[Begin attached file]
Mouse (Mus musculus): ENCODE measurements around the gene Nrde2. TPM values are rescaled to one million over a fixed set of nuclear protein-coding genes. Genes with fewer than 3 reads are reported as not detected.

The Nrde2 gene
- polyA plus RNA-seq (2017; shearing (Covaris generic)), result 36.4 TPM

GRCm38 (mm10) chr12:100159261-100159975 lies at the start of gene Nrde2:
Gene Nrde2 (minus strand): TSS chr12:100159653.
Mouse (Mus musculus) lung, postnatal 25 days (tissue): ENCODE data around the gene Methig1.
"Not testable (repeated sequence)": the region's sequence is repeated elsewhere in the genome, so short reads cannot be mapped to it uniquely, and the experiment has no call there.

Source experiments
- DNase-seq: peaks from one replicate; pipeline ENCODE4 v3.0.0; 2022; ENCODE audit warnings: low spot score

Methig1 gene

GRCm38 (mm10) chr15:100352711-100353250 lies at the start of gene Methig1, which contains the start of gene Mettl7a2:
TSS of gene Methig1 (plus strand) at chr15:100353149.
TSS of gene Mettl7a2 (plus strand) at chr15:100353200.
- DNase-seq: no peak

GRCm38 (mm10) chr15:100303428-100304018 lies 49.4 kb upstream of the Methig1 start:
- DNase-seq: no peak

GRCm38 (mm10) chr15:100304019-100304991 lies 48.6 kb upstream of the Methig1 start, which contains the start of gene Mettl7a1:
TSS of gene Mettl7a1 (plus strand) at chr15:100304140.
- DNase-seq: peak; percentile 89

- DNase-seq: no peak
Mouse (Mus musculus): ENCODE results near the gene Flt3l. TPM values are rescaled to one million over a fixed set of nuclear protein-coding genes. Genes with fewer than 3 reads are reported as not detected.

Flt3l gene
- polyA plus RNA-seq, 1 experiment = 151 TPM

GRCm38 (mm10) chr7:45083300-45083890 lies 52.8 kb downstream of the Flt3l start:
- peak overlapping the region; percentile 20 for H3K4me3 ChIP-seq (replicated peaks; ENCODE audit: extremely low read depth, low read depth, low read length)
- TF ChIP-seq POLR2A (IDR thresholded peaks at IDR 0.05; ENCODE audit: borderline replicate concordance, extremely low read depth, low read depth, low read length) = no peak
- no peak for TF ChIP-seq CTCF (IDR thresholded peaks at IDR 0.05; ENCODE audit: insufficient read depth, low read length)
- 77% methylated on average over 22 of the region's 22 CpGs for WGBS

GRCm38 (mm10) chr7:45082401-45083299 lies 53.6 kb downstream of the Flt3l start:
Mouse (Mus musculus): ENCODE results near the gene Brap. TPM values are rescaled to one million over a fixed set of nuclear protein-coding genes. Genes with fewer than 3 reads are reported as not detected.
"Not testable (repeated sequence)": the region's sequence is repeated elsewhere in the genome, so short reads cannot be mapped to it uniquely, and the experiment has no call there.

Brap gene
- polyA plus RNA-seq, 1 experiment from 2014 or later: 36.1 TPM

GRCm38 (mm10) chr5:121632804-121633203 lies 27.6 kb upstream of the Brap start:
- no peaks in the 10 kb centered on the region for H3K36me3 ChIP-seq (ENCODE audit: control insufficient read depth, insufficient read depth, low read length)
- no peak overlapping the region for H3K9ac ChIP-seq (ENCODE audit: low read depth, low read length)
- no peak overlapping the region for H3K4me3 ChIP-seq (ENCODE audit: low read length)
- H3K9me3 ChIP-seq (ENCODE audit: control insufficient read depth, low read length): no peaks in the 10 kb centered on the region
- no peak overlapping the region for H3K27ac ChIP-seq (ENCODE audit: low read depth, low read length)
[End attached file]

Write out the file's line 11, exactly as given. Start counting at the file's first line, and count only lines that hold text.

GRCm38 (mm10) chr15:100352711-100353250 lies at the start of gene Methig1, which contains the start of gene Mettl7a2: